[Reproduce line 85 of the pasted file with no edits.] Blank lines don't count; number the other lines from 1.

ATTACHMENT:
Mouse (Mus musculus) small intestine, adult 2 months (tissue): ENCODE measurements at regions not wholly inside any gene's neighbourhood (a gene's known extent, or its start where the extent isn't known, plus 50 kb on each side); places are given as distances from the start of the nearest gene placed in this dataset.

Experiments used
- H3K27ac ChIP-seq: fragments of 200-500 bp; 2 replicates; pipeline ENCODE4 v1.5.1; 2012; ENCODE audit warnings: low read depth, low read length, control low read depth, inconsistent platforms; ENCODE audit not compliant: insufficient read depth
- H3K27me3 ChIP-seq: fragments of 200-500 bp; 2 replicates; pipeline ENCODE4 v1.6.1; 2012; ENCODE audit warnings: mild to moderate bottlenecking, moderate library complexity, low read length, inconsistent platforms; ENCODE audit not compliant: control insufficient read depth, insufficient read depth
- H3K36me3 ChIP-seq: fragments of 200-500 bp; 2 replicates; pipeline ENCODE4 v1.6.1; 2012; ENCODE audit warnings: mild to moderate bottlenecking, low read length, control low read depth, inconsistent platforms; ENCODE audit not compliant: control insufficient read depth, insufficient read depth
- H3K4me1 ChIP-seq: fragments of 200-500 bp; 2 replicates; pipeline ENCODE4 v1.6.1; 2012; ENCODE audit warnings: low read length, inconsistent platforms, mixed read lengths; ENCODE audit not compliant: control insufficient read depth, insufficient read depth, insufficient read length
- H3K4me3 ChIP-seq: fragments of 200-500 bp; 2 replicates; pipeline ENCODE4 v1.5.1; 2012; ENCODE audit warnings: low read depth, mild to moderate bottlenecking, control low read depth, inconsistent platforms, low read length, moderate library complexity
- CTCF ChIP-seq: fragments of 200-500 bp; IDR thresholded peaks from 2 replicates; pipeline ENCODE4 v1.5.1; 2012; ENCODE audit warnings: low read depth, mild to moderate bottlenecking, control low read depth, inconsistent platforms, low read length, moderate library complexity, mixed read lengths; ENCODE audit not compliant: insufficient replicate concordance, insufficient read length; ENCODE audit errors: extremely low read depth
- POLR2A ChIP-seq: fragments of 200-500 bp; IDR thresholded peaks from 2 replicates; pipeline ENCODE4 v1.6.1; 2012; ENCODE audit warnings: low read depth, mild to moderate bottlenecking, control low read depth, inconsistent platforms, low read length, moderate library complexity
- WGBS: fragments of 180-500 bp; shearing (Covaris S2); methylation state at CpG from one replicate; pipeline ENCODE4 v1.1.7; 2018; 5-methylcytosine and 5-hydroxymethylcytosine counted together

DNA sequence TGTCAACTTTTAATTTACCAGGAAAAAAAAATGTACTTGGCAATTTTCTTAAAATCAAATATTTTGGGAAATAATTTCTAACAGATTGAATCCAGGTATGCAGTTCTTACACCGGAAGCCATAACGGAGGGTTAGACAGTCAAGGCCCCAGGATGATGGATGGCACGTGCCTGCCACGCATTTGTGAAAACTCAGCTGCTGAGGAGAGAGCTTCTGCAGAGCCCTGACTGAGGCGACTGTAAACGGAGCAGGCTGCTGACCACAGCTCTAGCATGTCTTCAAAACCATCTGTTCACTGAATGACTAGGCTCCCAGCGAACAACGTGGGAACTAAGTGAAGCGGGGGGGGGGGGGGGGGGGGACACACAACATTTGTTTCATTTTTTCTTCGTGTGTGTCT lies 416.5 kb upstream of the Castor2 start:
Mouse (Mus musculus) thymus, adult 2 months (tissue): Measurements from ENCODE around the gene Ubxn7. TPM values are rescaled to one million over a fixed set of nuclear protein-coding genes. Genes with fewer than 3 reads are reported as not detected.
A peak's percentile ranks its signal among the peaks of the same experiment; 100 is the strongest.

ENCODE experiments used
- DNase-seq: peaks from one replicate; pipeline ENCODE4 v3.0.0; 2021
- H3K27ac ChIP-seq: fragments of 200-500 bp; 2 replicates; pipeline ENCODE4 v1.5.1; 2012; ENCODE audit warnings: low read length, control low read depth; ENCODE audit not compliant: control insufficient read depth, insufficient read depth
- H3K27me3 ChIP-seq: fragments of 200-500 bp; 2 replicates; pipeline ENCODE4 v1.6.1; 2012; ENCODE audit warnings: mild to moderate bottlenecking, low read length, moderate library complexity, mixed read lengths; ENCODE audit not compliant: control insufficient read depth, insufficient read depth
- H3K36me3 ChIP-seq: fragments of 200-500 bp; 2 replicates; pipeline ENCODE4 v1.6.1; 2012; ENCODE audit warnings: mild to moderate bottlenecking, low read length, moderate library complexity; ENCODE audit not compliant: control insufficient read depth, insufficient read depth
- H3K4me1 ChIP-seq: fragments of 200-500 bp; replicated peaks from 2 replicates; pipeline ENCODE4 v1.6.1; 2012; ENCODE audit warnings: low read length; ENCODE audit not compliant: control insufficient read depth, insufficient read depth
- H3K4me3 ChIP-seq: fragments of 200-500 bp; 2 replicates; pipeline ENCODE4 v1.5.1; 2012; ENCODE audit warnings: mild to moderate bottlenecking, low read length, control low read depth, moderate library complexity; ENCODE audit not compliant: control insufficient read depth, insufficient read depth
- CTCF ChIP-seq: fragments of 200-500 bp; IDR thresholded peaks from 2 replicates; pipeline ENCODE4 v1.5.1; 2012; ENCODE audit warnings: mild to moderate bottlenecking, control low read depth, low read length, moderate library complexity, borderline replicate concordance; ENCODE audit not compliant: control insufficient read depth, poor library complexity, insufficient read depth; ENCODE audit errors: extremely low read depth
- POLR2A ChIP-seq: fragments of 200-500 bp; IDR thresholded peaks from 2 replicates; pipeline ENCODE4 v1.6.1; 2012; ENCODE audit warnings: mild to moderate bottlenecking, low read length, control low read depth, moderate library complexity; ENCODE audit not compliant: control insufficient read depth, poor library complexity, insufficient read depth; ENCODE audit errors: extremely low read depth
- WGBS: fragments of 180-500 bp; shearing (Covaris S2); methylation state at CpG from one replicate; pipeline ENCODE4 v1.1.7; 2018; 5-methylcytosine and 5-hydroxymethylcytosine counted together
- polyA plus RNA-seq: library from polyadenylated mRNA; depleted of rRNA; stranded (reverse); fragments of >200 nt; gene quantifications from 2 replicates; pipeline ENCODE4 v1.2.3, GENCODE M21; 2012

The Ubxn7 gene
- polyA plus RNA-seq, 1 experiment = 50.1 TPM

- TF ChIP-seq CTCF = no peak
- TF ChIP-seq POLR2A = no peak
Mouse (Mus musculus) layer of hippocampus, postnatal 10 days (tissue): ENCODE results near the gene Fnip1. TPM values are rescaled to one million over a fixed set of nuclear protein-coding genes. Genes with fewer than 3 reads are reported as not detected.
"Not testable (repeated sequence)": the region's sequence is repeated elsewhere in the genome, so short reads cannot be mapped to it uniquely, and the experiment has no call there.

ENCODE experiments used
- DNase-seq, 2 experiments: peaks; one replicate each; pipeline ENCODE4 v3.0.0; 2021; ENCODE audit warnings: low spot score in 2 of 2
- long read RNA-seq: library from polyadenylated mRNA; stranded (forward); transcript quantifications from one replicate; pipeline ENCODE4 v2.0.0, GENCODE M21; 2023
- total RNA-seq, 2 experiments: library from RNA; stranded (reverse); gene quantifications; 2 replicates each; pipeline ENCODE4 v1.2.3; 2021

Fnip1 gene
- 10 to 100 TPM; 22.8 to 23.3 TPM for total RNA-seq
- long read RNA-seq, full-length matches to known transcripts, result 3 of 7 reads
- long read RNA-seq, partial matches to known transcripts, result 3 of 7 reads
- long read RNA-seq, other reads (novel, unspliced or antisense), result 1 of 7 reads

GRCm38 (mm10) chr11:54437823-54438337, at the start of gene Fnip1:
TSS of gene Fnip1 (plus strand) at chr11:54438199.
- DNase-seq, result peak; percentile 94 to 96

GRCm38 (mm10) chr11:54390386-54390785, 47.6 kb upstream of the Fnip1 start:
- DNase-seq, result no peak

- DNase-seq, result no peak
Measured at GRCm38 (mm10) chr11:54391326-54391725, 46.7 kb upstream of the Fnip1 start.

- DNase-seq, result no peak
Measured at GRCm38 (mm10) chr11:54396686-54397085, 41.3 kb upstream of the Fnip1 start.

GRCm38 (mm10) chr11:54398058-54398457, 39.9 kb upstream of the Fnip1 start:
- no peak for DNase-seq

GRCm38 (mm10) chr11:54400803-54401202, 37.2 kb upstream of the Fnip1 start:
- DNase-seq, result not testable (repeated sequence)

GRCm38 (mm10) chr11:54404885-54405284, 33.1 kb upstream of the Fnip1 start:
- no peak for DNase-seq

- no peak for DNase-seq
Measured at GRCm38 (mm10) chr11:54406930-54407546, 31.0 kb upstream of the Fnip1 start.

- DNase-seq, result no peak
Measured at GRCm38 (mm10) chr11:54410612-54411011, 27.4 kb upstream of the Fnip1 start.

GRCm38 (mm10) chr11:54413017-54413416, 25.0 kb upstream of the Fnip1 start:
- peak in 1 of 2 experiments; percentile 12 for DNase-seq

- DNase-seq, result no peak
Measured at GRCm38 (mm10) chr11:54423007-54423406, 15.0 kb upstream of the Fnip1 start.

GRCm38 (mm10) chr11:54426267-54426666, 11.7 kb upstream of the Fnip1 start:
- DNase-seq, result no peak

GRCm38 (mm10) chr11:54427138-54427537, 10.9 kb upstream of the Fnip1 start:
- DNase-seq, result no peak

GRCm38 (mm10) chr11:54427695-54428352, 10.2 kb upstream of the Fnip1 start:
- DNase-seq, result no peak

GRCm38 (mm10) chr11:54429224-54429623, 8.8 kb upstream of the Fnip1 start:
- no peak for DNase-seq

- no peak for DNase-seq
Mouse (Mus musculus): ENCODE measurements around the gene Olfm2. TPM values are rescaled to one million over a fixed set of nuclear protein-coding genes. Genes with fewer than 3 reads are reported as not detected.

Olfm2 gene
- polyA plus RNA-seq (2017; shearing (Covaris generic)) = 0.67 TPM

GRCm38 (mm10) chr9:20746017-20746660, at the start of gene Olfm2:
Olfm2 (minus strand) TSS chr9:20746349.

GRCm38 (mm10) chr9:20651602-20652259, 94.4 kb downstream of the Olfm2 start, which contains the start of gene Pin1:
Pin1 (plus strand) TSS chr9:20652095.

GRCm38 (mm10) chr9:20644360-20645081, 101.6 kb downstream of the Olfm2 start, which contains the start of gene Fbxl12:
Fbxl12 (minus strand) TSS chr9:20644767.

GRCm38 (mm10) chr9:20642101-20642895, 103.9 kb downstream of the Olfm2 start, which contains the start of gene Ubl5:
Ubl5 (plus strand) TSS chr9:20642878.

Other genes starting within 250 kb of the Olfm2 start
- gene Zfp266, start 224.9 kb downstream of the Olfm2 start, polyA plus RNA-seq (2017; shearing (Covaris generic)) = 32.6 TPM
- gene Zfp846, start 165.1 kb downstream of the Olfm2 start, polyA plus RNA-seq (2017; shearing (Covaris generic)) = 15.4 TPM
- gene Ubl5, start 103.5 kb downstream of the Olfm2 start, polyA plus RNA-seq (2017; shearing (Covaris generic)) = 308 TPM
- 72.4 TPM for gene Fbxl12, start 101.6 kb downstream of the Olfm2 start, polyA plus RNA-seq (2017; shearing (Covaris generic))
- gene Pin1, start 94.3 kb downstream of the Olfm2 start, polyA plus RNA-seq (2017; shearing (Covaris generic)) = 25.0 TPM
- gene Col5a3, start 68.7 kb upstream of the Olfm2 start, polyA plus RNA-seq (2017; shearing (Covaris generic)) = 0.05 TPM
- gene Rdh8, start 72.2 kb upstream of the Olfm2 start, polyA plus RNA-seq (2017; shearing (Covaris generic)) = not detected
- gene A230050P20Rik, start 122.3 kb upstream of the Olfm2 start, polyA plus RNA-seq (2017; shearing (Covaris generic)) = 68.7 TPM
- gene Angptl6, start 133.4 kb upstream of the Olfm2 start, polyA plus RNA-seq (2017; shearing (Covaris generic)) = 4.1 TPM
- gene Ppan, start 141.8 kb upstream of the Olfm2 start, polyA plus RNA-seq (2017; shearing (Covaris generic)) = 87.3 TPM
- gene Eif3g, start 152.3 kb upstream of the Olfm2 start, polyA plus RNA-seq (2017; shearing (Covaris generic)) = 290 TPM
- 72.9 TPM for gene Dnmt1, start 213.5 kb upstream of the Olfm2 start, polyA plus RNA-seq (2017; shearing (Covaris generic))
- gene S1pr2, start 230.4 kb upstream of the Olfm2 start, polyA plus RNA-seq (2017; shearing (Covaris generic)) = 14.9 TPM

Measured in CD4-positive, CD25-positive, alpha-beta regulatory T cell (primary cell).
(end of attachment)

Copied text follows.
- gene Zfp846, start 165.1 kb downstream of the Olfm2 start, polyA plus RNA-seq (2017; shearing (Covaris generic)) = 15.4 TPM